“But it’s an employees’ market right now. I think employers do not want to commit themselves to permanent remote or hybrid work right at this very moment because they might have more leverage over employees later on and they don’t want it to be the case years down the road that you can’t get someone back into the office,” Mr. O’Rourke said.

According to Ms. Gupta, an employer who breaches an employee contract, or tries to amend it in such a way that it results in the employee leaving, would most likely face financial repercussions. “You’ll be paying out a package to an employee that you invested not just money, but time and training in. That’s why there’s some hesitancy, which makes sense.”

HSBC's new offices can accommodate more than 50 per cent of staff.Christopher Katsarov/The Globe and Mail

At HSBC Canada, which has a staff base of roughly 5,300 workers across Canada but primarily in Vancouver and Toronto, hybrid work is a permanent company policy. The bank’s employees, according to Kim Toews, executive vice-president and head of human resources, can choose how many days they want to come back into the office and work with their immediate managers on a schedule.

HSBC’s new offices in Toronto and Vancouver have even been completely redesigned with that in mind. There are open-concept desks, private pods and an array of meeting rooms equipped with video-conferencing technology.

While they don’t want everyone in at once, “we want people to feel that the workplace is actually welcoming,” Ms. Toews explained. The bank’s new offices can accommodate more than 50 per cent of staff. In Vancouver, HSBC has an agreement with co-working space WeWork in the unlikely situation where the office cannot accommodate all the workers present.

Still, it is not a certainty that new hires will see definitive language around work flexibility reflected in their employment contracts. Ms. Toews said that a likely outcome would be an offer letter where the potential employee agrees that their initial period of work will be remote, or hybrid, or whatever their preference is, and that will subsequently be reviewed periodically. “An employee might have lost the confidence of a manager to work remotely,” she said as an example of why privileges could be revoked.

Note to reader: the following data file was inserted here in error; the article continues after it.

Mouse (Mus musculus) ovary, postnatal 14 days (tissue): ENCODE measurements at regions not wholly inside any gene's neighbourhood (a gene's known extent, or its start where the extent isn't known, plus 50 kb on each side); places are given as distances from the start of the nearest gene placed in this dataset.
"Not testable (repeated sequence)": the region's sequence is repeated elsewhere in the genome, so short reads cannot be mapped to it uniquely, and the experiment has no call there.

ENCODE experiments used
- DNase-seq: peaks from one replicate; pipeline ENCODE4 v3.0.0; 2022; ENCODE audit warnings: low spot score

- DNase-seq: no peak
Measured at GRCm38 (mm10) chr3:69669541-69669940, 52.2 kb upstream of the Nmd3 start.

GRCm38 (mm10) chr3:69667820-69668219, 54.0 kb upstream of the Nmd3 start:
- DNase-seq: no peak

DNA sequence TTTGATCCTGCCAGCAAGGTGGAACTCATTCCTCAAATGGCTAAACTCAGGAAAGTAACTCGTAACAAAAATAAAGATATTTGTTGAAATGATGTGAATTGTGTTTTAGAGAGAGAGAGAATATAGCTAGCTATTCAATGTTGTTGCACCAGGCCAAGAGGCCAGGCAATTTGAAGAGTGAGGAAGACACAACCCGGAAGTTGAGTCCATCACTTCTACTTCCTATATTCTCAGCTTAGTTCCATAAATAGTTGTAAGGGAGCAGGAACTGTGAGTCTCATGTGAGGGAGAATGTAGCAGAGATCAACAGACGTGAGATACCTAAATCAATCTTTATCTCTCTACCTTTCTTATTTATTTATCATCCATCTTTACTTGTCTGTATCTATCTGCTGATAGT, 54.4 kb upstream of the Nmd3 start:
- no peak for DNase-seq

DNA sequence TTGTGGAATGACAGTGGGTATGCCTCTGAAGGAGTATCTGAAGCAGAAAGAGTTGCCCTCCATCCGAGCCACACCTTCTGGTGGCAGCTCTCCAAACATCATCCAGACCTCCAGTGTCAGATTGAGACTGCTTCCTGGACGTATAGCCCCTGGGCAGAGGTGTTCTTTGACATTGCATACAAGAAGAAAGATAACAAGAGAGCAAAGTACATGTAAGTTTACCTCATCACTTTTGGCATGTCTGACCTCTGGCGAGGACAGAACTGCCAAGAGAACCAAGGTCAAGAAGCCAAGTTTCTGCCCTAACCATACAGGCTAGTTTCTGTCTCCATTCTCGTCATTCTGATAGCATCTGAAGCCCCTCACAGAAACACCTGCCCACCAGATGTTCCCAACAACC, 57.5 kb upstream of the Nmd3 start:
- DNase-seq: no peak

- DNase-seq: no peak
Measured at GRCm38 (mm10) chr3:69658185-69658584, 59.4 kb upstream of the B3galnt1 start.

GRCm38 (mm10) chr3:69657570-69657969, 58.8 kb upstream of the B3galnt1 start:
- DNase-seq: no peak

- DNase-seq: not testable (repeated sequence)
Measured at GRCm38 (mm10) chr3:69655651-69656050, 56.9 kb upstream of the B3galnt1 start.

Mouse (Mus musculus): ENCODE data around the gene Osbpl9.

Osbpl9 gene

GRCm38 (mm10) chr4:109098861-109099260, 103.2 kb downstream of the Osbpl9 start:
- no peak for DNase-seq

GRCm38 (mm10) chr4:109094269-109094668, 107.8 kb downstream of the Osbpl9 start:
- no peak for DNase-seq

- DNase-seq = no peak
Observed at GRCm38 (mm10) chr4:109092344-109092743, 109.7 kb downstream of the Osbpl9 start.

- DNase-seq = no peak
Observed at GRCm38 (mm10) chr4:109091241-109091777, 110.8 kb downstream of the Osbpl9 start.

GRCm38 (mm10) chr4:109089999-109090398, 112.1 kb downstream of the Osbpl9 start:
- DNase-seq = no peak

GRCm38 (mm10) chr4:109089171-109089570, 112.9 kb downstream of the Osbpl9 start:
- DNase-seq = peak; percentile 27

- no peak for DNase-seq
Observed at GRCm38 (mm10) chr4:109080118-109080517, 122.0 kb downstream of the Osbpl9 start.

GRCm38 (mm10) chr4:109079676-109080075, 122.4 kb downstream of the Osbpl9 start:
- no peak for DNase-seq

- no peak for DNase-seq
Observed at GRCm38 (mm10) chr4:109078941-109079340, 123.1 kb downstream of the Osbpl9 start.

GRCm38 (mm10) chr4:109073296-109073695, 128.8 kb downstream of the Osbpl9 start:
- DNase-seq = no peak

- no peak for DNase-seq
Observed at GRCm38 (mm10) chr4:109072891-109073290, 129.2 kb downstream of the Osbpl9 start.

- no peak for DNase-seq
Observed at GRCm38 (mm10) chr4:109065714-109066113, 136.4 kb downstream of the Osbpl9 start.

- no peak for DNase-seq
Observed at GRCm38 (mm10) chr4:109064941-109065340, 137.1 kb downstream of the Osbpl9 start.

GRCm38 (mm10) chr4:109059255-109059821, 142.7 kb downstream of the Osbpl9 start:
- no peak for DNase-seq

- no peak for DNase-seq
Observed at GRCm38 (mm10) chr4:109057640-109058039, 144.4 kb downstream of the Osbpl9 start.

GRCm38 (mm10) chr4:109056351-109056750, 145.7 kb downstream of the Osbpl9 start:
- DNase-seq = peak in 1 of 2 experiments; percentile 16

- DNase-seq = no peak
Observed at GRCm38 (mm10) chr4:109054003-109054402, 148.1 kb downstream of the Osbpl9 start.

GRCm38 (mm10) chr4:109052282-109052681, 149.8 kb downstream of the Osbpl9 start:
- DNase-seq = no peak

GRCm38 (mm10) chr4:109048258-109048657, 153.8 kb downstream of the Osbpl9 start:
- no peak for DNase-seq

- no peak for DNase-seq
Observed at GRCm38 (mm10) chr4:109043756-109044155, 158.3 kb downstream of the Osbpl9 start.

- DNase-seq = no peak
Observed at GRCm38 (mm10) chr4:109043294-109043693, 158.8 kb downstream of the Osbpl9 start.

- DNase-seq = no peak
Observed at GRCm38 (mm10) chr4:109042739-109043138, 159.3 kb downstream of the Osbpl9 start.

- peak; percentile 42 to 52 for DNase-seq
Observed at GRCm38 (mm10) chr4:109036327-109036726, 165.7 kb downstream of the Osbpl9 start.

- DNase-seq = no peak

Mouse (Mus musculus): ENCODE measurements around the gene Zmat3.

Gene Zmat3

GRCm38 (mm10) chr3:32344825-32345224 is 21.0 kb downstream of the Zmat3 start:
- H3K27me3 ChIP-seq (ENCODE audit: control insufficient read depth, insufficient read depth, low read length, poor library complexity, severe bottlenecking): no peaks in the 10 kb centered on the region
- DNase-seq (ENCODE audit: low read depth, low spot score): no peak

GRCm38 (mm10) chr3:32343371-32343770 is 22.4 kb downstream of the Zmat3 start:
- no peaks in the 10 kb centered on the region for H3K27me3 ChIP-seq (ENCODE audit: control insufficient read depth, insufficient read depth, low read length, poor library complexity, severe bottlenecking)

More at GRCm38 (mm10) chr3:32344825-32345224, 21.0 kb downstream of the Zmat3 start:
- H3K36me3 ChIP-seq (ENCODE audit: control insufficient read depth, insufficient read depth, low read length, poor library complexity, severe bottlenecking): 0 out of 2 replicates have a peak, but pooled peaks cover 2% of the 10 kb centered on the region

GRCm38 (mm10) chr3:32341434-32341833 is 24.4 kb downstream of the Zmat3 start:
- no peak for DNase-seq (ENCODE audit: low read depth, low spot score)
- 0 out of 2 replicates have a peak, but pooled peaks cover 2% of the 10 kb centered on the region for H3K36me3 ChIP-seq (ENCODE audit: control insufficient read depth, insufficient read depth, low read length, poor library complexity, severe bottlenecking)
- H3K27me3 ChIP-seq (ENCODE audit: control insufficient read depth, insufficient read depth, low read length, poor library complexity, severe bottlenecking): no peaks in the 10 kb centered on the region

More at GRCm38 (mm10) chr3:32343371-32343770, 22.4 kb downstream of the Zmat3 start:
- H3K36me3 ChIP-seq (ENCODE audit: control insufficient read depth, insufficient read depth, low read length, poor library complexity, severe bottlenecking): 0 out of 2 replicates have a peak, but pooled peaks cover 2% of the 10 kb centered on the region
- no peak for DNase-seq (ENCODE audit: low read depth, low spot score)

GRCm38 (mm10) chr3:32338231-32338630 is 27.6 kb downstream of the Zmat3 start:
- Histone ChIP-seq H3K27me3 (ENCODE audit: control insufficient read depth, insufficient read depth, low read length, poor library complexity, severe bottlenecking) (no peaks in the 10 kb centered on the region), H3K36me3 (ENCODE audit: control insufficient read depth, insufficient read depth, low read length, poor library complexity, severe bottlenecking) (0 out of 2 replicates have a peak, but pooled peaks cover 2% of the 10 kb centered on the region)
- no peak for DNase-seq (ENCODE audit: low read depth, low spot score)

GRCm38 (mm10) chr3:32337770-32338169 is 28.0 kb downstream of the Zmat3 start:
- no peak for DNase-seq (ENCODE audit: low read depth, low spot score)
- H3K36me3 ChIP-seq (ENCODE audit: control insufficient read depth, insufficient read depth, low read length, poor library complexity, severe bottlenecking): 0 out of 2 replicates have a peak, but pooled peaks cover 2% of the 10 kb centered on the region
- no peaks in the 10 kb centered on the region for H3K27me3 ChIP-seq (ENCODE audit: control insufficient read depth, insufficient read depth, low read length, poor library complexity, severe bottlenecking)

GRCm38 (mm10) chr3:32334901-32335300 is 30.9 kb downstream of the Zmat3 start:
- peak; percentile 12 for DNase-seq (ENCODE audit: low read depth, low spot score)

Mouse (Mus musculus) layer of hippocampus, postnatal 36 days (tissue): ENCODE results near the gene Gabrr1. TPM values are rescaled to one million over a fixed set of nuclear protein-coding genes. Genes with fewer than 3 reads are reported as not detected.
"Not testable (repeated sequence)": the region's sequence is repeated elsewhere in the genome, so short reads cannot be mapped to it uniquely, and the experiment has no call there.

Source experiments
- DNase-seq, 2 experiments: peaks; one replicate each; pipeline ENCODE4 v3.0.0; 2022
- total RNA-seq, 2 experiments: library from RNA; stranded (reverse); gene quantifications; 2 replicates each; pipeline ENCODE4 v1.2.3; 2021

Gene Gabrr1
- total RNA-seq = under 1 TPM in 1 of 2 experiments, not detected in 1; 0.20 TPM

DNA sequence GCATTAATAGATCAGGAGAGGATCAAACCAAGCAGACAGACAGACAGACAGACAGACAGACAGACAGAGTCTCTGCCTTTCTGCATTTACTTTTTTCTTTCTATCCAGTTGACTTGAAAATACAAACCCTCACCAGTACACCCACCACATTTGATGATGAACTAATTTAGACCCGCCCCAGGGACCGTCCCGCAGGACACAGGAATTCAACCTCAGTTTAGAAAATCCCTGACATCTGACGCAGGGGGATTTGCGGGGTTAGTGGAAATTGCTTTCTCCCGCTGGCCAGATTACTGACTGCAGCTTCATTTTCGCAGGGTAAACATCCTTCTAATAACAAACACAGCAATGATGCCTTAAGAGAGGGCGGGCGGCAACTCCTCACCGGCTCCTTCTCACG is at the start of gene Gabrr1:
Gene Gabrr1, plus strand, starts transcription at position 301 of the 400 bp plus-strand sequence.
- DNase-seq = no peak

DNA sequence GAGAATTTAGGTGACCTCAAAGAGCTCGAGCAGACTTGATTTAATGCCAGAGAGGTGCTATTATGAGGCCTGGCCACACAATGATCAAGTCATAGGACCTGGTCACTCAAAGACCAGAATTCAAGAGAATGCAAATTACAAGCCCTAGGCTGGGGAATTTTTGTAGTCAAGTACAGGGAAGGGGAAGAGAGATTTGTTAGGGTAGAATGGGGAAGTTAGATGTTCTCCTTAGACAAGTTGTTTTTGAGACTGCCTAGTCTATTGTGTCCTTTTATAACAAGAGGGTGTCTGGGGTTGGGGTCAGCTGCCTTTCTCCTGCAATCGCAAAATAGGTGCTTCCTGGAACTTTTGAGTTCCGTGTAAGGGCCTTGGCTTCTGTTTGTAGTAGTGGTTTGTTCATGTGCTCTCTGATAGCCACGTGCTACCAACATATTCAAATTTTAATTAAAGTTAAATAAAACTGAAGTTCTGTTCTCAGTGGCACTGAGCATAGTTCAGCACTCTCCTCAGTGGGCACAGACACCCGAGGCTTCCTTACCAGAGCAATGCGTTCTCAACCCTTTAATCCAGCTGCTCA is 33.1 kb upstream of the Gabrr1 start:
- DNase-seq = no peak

Kelly Blackett, head of human resources at Canadian Western Bank, said the company prioritizes flexible work (hybrid work is the current norm), but the bank does not include language around the policy in employment contracts. “We need to be agile and we don’t know what the future holds,” she said.

Being subject to the whims and demands of an employer is exactly what Nimar Bangash decided he needed to divorce himself from. In March, he quit his job as an investment fund specialist at AGF Investments Inc., a Toronto-based wealth management firm.

“My job became increasingly demanding over the pandemic. AGF has been good in terms of letting us work where we want, but still, you’re tied to someone else.” Mr. Bangash has plans for starting his own business in the fintech space – designing an investing app – and will focus efforts on raising money for his project in the coming months.

If and when he successfully becomes a business owner, he said his company ethos will be letting employees work where they want, when they want, as long as they deliver the goods. “And yes, I’ll put that in writing,” he said.

HSBC employees can choose how many days they want to come back into the office and work with their immediate managers on a schedule.Christopher Katsarov/The Globe and Mail